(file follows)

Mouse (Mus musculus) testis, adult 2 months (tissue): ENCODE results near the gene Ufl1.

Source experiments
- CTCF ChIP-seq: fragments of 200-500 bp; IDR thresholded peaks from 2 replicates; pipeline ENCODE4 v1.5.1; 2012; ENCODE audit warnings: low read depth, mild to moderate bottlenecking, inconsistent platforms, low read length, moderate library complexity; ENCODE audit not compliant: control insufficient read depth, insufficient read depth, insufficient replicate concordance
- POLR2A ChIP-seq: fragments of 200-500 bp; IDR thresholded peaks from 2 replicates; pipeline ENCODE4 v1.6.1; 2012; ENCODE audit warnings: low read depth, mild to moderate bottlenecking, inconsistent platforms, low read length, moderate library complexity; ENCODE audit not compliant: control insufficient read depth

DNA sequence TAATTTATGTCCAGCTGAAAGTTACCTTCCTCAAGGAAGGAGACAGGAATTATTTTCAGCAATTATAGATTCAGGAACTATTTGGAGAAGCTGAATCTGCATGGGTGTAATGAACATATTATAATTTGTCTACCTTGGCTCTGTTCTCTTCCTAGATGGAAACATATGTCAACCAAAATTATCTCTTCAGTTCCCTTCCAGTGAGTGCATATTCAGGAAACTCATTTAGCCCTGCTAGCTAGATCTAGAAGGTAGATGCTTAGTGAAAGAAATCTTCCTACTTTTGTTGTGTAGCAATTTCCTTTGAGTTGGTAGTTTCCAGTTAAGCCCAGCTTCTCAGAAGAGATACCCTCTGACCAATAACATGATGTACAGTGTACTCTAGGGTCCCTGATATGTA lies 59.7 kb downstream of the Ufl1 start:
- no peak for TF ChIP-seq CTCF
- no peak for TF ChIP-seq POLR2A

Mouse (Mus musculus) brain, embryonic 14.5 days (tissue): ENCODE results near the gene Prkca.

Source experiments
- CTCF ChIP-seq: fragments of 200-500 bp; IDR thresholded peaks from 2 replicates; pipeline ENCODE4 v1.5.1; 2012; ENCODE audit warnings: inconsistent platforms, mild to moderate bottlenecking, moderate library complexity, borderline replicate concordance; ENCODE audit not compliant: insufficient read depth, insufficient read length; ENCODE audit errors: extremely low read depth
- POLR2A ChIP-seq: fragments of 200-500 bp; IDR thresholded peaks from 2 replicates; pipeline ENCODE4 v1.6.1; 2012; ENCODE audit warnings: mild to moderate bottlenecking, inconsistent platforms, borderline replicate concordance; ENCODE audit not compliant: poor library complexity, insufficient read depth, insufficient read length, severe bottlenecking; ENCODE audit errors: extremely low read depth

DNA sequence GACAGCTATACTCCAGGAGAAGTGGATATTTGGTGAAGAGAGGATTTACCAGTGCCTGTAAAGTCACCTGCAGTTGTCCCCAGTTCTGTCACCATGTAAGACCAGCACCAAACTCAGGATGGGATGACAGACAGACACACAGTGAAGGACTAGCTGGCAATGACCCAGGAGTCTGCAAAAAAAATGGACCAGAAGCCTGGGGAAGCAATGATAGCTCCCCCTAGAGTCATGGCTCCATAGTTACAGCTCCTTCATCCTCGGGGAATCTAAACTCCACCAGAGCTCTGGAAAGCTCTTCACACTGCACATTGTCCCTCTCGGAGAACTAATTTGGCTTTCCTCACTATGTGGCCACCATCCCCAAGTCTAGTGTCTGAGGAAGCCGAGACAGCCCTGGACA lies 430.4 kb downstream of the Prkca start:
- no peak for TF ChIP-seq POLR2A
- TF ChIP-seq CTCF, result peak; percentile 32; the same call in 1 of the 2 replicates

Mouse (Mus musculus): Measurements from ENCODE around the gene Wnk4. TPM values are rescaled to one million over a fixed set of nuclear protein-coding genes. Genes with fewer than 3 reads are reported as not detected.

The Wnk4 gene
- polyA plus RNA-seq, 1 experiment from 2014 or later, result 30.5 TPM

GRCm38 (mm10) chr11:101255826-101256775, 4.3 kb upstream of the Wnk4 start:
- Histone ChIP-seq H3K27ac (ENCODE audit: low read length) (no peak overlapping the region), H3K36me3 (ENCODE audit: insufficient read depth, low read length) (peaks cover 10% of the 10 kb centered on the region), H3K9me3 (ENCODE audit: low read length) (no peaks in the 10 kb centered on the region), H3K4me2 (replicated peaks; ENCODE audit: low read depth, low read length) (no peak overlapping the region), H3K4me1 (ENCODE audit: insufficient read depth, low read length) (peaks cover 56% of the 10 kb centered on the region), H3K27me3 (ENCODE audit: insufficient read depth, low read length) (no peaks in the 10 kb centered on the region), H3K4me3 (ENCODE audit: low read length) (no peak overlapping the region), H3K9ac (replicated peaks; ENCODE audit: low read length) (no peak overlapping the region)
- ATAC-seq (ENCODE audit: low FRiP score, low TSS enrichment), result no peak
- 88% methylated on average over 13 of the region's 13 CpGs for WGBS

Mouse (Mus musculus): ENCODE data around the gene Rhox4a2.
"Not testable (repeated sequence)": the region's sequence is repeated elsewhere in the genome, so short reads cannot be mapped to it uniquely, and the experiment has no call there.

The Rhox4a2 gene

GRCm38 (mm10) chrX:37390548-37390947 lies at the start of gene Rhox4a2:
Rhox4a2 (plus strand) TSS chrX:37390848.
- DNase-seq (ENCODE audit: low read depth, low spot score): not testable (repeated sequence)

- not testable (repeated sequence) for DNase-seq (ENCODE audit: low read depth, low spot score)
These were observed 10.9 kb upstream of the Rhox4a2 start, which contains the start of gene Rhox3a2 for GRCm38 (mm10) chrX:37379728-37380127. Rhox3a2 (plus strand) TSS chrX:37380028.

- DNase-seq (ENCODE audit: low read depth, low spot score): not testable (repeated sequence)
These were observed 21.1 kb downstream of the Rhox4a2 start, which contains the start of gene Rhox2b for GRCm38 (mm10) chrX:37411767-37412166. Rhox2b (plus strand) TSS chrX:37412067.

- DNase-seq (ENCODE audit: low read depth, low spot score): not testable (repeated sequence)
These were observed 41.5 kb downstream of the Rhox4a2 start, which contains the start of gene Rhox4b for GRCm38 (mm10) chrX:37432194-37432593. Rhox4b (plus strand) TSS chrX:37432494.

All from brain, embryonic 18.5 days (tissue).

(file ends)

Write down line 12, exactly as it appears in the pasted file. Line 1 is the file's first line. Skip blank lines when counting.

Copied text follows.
DNA sequence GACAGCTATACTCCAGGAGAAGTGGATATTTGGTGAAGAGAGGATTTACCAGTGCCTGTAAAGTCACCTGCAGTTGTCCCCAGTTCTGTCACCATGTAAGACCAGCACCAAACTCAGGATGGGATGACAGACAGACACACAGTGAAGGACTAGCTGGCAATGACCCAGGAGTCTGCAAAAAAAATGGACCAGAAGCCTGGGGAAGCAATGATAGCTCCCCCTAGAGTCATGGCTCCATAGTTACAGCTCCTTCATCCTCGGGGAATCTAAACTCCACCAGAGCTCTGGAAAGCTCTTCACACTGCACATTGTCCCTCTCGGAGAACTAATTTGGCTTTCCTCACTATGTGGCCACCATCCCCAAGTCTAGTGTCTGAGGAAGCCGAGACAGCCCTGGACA lies 430.4 kb downstream of the Prkca start: